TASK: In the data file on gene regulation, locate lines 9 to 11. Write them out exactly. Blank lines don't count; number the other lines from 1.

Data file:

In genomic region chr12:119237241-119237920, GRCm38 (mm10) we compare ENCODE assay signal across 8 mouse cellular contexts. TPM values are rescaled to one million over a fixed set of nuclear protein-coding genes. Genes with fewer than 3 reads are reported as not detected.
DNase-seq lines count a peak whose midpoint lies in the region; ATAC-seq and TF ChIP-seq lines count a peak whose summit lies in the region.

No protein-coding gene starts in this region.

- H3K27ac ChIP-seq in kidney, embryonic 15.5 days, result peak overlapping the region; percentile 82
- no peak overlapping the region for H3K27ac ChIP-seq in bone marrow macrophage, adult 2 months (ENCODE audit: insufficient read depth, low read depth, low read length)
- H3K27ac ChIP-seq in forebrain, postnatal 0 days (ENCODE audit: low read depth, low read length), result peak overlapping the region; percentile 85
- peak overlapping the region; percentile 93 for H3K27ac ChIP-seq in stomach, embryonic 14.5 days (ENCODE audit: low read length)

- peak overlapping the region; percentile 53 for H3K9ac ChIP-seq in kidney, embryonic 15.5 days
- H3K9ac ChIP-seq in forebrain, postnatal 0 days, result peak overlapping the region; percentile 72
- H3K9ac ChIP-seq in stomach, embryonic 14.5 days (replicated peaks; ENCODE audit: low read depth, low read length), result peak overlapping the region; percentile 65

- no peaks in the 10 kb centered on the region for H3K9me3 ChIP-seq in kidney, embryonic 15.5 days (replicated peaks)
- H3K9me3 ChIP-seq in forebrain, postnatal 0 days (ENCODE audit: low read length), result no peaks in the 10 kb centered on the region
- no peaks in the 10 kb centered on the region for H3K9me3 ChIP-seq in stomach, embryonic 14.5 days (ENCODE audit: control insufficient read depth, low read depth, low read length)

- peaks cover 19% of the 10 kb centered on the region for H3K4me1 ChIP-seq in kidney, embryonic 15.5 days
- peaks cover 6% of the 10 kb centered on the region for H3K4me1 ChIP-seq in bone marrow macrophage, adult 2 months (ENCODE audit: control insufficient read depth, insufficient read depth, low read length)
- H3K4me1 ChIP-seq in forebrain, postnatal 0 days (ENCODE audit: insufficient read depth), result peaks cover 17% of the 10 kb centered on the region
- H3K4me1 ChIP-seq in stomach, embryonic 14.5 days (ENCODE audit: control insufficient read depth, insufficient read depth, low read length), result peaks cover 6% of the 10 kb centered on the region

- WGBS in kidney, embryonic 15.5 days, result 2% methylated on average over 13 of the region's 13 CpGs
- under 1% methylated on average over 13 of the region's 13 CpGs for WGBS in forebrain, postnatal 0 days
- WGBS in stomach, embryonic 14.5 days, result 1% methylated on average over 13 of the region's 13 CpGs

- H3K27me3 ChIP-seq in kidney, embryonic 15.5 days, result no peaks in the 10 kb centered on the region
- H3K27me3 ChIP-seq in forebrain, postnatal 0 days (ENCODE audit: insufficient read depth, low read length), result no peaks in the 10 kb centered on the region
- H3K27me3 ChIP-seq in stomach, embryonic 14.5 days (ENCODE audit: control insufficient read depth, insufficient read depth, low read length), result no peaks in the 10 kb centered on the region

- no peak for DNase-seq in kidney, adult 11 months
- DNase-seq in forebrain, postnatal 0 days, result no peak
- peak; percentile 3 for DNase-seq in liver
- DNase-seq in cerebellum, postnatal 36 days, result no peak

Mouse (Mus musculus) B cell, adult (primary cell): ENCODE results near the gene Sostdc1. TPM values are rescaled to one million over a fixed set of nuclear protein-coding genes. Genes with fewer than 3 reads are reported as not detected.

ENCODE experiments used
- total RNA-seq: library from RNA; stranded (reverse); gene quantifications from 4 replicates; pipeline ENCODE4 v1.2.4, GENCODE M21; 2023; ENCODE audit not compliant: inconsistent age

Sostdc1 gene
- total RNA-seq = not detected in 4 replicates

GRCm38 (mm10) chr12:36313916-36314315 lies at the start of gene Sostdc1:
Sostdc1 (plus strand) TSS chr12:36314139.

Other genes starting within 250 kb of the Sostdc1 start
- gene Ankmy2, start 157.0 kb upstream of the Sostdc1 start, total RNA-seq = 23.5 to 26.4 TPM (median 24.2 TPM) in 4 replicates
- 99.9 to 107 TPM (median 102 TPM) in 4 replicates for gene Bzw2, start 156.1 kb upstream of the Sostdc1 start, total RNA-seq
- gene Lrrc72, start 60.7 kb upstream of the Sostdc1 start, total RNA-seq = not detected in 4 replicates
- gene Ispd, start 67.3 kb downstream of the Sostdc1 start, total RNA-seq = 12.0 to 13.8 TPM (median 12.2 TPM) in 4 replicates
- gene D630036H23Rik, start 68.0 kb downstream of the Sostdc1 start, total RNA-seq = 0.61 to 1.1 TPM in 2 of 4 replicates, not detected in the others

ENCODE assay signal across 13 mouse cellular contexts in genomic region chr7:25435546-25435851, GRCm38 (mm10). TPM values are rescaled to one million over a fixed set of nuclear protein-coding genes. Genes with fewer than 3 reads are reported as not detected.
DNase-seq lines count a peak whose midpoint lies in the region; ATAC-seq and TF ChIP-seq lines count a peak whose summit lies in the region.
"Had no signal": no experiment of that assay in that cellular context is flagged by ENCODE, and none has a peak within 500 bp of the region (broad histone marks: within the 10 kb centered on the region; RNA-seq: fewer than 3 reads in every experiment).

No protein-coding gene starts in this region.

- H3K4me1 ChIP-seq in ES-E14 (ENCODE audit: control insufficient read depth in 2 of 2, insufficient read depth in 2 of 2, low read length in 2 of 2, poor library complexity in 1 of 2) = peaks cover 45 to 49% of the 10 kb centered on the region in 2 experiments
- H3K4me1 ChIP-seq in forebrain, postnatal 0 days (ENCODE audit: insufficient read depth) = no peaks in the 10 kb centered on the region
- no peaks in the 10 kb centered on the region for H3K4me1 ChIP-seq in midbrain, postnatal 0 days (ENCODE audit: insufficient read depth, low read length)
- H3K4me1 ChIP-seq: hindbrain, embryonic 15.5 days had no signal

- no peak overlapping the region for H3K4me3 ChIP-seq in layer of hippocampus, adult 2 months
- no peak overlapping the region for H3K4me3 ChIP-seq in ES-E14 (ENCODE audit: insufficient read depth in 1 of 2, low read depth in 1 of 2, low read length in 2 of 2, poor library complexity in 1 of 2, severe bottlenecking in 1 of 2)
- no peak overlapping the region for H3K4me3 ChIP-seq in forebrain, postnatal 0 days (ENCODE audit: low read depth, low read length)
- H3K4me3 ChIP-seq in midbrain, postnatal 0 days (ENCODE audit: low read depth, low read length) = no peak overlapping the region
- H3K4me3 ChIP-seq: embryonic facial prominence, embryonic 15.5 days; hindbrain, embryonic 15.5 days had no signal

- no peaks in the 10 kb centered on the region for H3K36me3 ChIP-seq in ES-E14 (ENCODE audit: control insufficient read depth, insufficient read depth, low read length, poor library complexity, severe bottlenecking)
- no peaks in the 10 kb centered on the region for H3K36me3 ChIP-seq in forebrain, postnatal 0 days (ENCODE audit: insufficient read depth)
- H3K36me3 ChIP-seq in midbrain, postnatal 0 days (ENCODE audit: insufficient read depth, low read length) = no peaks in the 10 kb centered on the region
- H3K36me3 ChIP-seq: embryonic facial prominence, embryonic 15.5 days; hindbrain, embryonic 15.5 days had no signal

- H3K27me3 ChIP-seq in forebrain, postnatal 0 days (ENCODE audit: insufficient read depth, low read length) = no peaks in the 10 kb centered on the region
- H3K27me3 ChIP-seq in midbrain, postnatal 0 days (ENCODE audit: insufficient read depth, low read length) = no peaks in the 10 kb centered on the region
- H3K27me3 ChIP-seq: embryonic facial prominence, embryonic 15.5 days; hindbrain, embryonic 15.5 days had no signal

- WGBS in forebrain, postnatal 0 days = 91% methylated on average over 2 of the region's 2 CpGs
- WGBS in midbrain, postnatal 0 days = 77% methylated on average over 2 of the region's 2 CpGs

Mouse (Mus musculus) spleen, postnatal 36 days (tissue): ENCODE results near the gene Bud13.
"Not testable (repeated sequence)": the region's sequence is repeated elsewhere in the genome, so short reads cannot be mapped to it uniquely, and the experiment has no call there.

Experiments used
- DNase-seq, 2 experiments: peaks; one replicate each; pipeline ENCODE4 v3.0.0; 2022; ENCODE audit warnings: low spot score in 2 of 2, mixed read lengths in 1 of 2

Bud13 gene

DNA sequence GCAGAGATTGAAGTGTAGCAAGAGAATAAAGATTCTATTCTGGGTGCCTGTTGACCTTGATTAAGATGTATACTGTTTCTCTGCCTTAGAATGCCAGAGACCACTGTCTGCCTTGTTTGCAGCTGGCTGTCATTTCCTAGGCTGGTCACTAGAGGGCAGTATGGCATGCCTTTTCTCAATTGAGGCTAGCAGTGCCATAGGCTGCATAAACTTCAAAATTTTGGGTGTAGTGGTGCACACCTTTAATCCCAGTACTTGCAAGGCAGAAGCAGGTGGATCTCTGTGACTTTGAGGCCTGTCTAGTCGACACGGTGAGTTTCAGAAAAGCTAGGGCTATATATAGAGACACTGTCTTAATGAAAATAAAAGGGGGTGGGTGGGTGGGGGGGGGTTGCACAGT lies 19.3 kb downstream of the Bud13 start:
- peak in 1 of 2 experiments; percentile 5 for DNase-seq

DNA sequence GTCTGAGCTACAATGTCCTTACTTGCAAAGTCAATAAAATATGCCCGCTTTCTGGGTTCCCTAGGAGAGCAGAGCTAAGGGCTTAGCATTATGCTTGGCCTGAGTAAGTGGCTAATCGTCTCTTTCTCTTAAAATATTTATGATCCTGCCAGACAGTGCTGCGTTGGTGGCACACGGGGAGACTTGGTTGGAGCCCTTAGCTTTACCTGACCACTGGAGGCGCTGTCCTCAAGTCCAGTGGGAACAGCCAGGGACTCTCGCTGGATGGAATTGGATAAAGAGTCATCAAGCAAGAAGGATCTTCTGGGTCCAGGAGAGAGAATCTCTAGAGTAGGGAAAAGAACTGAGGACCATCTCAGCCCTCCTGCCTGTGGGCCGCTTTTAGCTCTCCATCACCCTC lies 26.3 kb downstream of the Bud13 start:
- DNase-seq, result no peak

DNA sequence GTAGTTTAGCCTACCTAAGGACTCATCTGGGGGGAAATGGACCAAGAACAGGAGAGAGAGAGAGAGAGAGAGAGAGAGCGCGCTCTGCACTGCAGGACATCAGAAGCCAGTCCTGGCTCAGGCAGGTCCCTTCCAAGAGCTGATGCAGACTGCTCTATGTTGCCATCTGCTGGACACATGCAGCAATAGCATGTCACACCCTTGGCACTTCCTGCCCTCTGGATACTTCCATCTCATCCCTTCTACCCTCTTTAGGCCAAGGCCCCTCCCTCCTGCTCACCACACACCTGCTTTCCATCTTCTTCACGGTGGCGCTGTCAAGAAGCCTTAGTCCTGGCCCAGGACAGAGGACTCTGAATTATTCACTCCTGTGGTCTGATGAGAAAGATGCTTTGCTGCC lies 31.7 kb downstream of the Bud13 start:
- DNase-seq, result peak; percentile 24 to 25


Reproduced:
- H3K9ac ChIP-seq in forebrain, postnatal 0 days, result peak overlapping the region; percentile 72
- H3K9ac ChIP-seq in stomach, embryonic 14.5 days (replicated peaks; ENCODE audit: low read depth, low read length), result peak overlapping the region; percentile 65

- no peaks in the 10 kb centered on the region for H3K9me3 ChIP-seq in kidney, embryonic 15.5 days (replicated peaks)